Preparations and Warnings for Cinnamon

Like all herbs, there are some precautions you should take before using cinnamon medicinally.

Cinnamon Preparations and Dosage

Dried bark and twigs are ground into fine powder or cut into small chunks for decoctions and drunk as a tea. Some herbal cinnamon recipes are below.

Tincture: Take 1/4 to 1 teaspoon at a time, usually combined with other herbs. Use the higher doses for a menstrual period that is much heavier than usual.

Essential oil: The volatile oil from cinnamon is distilled and used as a flavoring and aromatic agent. Use a single drop of cinnamon essential oil diluted in a sip of water as a mouth rinse to freshen your breath and for mouth and gum infections. Use eight to ten drops of cinnamon essential oil in a 2-ounce tincture bottle for flavor or medicinal effects. Keep essential oils out of your eyes.

Spiced Cider: You will need the following items.

  •     5  cinnamon sticks
  •     3  star anise
  •     5  whole allspice kernels
  •     5  whole cloves
  •     1  tsp nutmeg
  •     1  gallon apple cider
  •     1  or 2 oranges

Blend cinnamon, star anise, allspice, cloves, nutmeg, and apple cider in a large pot. Use a zester or grater to remove the rind of the oranges, and add to the cider mix. (You also can cut the rind, taking care to remove any pith, and grind it in a blender with a bit of the cider; then add it to the pot.) Add the juice of the oranges to the cider. Heat to just below simmer for several hours. Ladle into mugs and serve with a cinnamon stick. Cinnamon To learn more about treating common medical conditions at home, try the following links:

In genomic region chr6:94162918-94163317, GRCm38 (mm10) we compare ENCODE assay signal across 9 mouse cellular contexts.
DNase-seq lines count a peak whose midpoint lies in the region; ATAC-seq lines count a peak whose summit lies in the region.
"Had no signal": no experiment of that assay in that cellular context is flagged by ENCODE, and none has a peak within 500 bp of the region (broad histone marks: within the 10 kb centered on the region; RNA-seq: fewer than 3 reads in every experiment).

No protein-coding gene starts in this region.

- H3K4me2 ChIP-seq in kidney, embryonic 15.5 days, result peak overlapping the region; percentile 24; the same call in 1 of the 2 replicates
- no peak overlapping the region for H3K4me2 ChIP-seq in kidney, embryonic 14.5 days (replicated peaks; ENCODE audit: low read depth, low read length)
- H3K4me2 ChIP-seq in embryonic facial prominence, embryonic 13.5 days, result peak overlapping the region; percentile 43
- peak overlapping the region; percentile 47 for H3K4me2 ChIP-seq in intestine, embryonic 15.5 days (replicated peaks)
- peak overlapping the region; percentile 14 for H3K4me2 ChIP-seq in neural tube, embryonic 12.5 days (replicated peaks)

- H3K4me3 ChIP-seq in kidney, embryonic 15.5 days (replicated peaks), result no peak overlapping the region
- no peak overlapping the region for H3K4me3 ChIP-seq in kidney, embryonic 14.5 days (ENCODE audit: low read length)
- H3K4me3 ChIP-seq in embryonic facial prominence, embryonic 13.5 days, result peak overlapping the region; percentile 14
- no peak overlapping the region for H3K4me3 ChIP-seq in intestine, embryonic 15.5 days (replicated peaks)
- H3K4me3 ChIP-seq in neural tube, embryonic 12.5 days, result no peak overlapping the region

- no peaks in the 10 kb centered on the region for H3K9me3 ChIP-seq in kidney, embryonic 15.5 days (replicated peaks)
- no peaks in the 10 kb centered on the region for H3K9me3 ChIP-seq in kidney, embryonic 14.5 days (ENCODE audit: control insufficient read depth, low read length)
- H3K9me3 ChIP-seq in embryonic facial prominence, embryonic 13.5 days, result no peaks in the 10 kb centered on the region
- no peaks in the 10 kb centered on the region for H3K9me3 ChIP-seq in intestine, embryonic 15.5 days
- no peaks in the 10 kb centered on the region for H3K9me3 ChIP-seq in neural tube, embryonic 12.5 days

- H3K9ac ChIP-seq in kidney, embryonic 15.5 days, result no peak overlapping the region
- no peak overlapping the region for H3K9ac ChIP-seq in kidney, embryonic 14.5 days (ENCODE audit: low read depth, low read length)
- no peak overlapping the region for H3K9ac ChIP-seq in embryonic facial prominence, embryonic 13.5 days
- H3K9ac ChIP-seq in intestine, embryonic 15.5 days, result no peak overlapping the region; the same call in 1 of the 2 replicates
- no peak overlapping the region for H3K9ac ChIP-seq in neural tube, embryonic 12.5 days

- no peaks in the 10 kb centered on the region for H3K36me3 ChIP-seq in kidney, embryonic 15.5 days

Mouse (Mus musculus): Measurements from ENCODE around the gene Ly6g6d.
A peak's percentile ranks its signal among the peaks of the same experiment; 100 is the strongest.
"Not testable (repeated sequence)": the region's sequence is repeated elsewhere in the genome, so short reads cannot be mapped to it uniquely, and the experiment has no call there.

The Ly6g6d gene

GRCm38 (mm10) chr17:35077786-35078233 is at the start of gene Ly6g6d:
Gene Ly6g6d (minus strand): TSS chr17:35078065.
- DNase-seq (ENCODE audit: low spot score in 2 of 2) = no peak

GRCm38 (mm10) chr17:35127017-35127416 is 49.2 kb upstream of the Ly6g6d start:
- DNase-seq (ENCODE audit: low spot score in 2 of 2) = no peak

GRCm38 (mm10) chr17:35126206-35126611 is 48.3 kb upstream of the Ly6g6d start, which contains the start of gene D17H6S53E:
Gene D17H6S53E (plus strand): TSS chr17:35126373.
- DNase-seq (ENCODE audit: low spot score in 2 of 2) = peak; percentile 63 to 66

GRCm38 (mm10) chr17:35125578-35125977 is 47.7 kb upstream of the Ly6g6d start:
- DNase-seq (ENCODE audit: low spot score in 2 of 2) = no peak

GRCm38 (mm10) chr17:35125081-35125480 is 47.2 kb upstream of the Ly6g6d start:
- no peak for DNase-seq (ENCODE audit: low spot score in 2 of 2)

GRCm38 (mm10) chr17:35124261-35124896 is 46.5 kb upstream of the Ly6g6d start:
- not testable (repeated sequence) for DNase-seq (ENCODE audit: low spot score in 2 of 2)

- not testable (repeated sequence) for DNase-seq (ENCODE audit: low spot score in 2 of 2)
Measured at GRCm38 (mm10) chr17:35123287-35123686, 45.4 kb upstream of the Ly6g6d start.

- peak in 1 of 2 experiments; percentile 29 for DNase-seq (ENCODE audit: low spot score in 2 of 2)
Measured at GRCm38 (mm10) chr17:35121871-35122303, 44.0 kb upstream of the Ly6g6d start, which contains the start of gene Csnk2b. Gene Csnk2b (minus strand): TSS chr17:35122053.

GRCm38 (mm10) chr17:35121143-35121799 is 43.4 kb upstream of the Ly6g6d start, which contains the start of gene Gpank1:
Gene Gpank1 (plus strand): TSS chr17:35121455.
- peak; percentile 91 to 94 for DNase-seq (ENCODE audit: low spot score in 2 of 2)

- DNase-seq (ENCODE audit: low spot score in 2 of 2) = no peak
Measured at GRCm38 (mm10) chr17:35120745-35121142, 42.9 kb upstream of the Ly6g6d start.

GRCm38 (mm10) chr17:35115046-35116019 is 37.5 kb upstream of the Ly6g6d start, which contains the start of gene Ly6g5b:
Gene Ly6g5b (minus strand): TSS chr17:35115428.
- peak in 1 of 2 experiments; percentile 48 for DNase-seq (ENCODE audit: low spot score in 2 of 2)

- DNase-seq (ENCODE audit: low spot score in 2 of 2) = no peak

Jennifer Brett, N.D. is director of the Acupuncture Institute for the University of Bridgeport, where she also serves on the faculty for the College of Naturopathic Medicine. A recognized leader in her field with an extensive background in treating a wide variety of disorders utilizing nutritional and botanical remedies, Dr. Brett has appeared on WABC TV (NYC) and on Good Morning America to discuss utilizing herbs for health.This information is solely for informational purposes. IT IS NOT INTENDED TO PROVIDE MEDICAL ADVICE. Neither the Editors of Consumer Guide (R), Publications International, Ltd., the author nor publisher take responsibility for any possible consequences from any treatment, procedure, exercise, dietary modification, action or application of medication which results from reading or following the information contained in this information. The publication of this information does not constitute the practice of medicine, and this information does not replace the advice of your physician or other health care provider. Before undertaking any course of treatment, the reader must seek the advice of their physician or other health care provider.Before engaging in any complementary medical technique, including the use of natural or herbal remedies, you should be aware that many of these techniques have not been evaluated in scientific studies.   Use of these remedies in connection with over the counter or prescription medications can cause severe adverse reactions. Often, only limited information is available about their safety and effectiveness. Each state and each discipline has its own rules about whether practitioners are required to be professionally licensed. If you plan to visit a practitioner, it is recommended that you choose one who is licensed by a recognized national organization and who abides by the organization's standards. It is always best to speak with your primary health care provider before starting any new therapeutic technique.